The funeral coordinator said it would help keep people from being any more uncomfortable when they said their goodbyes.
When the young girl at the department store was putting the high-necked peach blouse in the bag, she asked my sister, “Is there anything else I can do for you today?” My sister said, “Can you bring my mom back? That’s what I really need you to do for me.”
We cringe and laugh a little bit about that now, but I’ve never heard a more desperate, earnest answer to an innocent question in all my life.
Our family still looks and feels different than it should. Sure, we’re a little bit stronger in some places. But when you find those bits of us, don’t forget the broken pieces right next to them. They’re there and every bit a part of us.
We learned things we never planned on learning like what a brain with no activity looks like on an MRI scan and that someone with five prior DUIs can kill a person on her next one and still only get a maximum sentence of 10 years in prison.
We learned that choosing a bench as a headstone is a horrible idea if the ground isn’t perfectly flat. It will always look tippy because one leg has to be longer than the other to make the top even.
But then we learned we don’t like to go up there much, anyway.
We learned my mom’s last words to the EMT who helped extricate her were, “I’m so scared.”
That was 21 years ago.
While every little essence of my mom that still remains in my heart and head flooded through me like it does every morning, I was drawn to think of someone else in my very first thoughts.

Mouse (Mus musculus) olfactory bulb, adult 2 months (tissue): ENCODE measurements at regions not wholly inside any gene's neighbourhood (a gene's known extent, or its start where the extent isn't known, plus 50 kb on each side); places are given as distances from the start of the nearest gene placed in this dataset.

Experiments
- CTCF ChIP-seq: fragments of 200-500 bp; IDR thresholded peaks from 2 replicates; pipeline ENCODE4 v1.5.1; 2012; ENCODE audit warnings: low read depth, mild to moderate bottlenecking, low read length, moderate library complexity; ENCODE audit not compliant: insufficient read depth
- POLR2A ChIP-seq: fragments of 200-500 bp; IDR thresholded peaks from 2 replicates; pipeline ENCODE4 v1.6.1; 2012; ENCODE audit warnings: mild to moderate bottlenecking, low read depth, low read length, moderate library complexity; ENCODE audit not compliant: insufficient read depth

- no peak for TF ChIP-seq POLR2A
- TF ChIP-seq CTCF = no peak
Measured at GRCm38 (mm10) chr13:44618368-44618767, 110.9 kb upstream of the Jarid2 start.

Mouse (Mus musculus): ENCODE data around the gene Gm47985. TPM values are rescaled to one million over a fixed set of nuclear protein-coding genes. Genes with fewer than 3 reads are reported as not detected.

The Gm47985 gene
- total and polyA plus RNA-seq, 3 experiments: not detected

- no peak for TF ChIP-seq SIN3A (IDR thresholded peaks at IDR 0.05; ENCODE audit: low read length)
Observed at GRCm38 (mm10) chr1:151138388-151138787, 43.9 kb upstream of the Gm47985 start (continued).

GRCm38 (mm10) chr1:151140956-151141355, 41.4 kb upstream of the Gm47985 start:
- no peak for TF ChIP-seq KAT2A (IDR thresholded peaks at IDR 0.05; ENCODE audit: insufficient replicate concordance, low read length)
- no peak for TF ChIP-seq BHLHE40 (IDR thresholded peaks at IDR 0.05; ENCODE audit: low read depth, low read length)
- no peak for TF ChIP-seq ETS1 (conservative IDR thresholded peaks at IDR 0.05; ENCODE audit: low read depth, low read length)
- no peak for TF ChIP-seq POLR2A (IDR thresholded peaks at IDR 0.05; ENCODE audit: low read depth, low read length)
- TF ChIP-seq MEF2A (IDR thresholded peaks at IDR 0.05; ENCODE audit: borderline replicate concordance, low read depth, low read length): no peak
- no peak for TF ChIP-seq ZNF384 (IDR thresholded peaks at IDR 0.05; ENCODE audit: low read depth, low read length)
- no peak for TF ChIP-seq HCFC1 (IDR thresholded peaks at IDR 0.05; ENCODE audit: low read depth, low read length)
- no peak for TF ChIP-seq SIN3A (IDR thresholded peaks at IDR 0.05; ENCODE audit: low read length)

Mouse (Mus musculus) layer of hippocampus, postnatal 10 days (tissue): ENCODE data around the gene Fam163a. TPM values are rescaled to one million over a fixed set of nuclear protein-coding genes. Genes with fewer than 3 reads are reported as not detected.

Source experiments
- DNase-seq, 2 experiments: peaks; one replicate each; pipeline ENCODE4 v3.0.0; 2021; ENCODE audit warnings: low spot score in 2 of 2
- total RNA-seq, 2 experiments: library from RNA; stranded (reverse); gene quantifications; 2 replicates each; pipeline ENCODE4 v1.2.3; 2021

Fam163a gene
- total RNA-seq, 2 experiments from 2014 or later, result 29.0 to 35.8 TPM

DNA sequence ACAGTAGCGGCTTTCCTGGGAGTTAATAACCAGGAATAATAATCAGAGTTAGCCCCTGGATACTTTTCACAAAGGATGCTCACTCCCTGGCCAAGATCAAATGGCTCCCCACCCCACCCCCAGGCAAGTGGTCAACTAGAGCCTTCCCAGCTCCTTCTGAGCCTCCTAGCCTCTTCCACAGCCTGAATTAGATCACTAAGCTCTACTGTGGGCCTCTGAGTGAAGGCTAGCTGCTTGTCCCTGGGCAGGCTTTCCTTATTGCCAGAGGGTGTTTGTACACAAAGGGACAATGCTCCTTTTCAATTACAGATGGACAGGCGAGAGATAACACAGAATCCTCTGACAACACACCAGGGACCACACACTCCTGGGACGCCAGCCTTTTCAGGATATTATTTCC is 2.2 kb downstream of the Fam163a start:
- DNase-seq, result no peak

You. The one with the big birthday this weekend.
Just a smidge over two decades ago, families were starting while mine stopped. There was joy.
When my dad was holding the hand of his wife, there were people holding the hands of their loves in that same hospital. Instead of saying goodbye, they were saying hello to a new son or daughter. For the first time, they were looking at the light of their life.
They were looking at you.
I’m obviously not trying to hide where I’m going with this. Those who know me know subtlety is no more a virtue of mine than patience.
Put your ID to use to get you into the bar you always wanted to visit. Make your first liquor store purchase or add a six pack of beer to your grocery cart. Do it, if that’s what pleases you. It's literally your right.
But then do something else.
Use Uber or Lyft or a cab or a designated driver if you’re out. Stay home if you’re home. If you can plan the first part of your night, I pinky promise you will have the wherewithal to plan the last part of it. Just plan it now.
I woke up thinking of you this morning, and something tells me so many others did the same. Remember, you are the light of someone’s life, and those you spend time with are the lights in someone else’s life.
Be safe. Be silly. Be 21.
And then be 22 (I’ll be thinking of you then, too).
"We will never forget what a special angel we had in Kellie. Time does not heal and broken hearts are difficult to mend.”